The grievance, filed through the NFL Players Association, seeks payment of a substantial portion of the three-year, $12.7 million contract that the wide receiver and kickoff returner received when he re-signed with the Vikings in March as an unrestricted free agent after a 2005 season in which he resurrected his NFL career.
Robinson was paid $1.1 million by the Vikings, a $1 million signing bonus and an offseason workout bonus of $100,000, before his release. He would have made about $3.2 million in bonuses and salary had he played in Minnesota the entire season. He has since signed with the Green Bay Packers.
Because of Robinson's past problems with drug- and alcohol-related offenses, incidents that resulted in a league-mandated suspension, the Vikings structured the contract carefully to protect themselves against possible recidivism. On Aug. 15, while in training camp, Robinson was arrested after a high-speed automobile chase and subsequently charged with fleeing a police officer, driving while impaired, reckless driving and driving with a suspended license.
The flight charge is a felony while the other charges are misdemeanors.
First-year Vikings coach Brad Childress excused Robinson from camp and then released him 11 days after the incident.
Earlier this week, Robinson, who was chosen for the Pro Bowl as a kickoff return man last season, was sentenced to 90 days in jail for violating conditions of his probation from a May 2005 drunken driving incident in Kirkland, Wash. Robinson has until March 1 to begin serving the 90-day sentence. Unless he is suspended by the league, Robinson probably will be able to play through the season without missing any games.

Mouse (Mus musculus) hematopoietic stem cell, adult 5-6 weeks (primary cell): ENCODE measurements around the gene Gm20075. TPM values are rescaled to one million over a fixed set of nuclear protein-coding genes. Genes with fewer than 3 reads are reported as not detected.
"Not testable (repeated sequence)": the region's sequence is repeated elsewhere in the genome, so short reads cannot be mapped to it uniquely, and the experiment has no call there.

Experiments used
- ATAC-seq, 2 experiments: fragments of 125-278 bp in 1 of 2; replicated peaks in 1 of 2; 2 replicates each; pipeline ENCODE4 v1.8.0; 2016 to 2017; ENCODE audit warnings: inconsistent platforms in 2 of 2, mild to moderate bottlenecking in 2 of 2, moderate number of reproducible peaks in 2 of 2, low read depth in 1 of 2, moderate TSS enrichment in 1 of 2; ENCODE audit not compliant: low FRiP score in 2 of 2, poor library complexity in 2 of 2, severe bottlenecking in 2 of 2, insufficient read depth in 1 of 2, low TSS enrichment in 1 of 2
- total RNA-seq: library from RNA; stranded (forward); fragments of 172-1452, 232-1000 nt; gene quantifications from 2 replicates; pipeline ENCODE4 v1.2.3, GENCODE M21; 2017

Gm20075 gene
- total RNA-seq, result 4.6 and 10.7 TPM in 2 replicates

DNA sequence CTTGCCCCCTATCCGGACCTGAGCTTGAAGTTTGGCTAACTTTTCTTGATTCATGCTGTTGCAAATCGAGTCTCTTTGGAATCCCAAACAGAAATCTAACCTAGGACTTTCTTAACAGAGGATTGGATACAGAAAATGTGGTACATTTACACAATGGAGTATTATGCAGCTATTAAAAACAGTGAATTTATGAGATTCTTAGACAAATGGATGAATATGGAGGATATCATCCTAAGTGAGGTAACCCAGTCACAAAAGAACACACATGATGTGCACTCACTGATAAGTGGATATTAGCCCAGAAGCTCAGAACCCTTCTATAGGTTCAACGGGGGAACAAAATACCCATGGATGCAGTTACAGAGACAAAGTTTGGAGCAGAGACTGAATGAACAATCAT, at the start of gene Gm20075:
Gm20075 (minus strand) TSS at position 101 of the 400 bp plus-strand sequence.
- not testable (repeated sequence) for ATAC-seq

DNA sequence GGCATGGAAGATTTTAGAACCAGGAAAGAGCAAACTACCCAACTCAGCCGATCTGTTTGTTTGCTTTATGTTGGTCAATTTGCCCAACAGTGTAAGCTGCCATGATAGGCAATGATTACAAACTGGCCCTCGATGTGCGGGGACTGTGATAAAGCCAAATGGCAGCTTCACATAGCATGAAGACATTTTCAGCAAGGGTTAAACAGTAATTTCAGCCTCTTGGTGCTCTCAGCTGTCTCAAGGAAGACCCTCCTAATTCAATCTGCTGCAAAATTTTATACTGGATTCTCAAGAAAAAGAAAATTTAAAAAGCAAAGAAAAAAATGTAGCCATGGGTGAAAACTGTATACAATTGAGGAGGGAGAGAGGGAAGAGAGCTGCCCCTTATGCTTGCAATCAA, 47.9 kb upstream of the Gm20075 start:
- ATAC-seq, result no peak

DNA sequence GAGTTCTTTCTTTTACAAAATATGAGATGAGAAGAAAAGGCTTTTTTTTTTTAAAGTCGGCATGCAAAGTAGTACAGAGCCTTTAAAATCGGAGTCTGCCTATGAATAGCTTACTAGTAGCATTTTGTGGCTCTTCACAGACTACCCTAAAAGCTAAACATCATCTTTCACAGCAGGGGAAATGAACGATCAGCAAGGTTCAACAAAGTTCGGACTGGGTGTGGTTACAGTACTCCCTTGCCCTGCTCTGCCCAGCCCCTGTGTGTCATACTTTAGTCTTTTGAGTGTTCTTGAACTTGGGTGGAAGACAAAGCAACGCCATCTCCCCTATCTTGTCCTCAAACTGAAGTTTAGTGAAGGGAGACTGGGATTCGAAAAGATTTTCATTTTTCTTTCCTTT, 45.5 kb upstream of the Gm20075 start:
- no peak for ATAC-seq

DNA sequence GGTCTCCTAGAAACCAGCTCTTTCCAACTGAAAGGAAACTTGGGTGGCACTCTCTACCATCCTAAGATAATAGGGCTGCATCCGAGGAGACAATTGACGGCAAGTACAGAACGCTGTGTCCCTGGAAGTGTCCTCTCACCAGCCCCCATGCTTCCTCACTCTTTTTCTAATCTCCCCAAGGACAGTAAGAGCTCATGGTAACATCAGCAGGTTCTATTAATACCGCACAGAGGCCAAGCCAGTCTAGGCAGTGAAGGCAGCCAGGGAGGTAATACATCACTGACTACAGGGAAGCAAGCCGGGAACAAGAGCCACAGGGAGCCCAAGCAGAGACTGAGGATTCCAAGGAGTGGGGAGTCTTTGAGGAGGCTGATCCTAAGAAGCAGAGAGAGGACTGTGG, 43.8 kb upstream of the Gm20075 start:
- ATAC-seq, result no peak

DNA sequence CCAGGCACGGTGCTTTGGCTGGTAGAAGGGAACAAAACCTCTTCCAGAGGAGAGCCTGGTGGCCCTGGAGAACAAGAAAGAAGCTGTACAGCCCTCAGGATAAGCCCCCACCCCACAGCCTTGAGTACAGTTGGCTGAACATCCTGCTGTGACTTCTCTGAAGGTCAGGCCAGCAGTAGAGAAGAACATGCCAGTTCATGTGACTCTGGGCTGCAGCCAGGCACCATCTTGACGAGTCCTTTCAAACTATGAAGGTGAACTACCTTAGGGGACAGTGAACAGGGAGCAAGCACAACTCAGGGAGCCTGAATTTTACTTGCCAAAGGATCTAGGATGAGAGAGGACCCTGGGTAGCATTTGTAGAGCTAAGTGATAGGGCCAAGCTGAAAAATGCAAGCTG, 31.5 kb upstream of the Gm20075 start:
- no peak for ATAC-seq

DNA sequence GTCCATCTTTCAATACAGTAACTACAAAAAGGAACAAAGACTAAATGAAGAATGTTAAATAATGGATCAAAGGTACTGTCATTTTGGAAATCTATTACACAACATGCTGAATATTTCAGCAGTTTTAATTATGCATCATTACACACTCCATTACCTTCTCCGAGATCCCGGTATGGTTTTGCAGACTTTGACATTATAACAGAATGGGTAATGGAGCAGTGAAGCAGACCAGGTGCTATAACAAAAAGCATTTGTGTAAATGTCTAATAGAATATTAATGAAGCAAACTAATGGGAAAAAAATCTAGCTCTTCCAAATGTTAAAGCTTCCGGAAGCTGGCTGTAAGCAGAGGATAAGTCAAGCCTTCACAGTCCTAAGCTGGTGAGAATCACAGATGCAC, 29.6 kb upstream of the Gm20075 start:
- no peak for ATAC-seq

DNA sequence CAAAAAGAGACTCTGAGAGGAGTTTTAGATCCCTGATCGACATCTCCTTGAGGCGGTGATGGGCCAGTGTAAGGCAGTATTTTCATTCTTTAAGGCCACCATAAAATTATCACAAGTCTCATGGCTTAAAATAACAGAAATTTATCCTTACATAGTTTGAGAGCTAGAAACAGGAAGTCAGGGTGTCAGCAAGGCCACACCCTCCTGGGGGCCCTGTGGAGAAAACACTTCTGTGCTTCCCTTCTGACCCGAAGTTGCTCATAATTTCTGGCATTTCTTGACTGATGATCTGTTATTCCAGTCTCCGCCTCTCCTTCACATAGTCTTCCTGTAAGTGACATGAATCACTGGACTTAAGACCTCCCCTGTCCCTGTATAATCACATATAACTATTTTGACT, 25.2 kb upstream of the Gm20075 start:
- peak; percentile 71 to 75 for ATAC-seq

The grievance contends that the Vikings' release of Robinson was a punitive move, precipitated by the Aug. 15 incident, and that the action violates terms of the collective bargaining agreement. According to the CBA, players cannot be released as punishment for off-field actions. Players can be released only for so-called "skill" reasons, meaning diminished production or ability.
In terminating Robinson in late August, the Vikings cited two reasons for his release: unsatisfactory performance compared to other players at the same position and personal conduct that adversely affected the team.
The Vikings have declined comment on the grievance. Green Bay officials, since the action does not include the Packers, have referred questions to the league or to Robinson's representatives. If the two sides cannot resolve the issue, it likely will go to arbitration, although a hearing probably would not be convened until after the season.
Len Pasquarelli is a senior NFL writer for ESPN.com.